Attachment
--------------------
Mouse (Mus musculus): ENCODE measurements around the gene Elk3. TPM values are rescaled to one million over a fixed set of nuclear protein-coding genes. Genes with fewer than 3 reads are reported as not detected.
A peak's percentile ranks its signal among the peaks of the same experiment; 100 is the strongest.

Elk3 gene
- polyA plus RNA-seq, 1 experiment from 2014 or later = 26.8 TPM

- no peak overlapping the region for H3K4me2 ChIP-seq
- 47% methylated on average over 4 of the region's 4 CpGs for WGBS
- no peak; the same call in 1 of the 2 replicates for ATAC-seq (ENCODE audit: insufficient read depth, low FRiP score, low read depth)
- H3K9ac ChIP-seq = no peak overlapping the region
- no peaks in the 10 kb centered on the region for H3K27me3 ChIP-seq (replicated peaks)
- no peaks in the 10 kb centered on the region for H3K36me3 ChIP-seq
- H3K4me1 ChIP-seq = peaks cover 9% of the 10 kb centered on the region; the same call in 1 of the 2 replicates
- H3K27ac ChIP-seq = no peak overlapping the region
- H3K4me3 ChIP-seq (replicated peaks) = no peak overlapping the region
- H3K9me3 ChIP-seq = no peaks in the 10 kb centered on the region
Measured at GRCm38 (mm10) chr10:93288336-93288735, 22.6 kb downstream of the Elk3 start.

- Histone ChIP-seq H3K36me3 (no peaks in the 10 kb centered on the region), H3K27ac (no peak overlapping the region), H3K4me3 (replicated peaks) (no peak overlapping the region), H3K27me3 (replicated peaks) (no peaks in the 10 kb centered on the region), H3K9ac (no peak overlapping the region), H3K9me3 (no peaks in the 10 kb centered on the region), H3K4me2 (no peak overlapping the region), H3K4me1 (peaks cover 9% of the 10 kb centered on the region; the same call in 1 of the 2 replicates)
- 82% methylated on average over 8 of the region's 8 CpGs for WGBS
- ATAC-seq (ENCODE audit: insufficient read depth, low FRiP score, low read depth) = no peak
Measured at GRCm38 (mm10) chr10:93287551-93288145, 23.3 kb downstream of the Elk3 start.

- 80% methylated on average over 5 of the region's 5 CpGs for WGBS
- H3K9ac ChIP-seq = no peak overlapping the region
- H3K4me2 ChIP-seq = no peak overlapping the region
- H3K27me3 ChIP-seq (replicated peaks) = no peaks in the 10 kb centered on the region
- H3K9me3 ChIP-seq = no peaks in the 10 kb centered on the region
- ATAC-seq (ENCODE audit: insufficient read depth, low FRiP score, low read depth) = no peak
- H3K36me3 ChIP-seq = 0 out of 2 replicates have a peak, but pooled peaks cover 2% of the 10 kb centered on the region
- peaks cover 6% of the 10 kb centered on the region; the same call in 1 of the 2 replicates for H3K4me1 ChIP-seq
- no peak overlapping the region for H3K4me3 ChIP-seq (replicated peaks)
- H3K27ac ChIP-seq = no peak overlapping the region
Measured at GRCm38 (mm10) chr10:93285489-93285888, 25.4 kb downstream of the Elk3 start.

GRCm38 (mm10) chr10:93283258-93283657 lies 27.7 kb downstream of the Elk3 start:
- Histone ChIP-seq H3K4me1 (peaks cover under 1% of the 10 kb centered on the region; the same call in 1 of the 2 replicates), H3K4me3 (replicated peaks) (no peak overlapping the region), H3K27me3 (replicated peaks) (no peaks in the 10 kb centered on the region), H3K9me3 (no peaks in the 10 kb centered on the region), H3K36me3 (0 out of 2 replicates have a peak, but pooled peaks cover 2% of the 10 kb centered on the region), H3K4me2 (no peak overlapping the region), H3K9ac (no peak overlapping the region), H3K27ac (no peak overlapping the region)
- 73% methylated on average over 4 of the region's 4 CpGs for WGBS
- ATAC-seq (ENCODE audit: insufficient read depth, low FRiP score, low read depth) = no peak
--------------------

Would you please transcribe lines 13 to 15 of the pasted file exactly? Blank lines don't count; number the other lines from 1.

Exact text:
- H3K4me3 ChIP-seq (replicated peaks) = no peak overlapping the region
- H3K9me3 ChIP-seq = no peaks in the 10 kb centered on the region
Measured at GRCm38 (mm10) chr10:93288336-93288735, 22.6 kb downstream of the Elk3 start.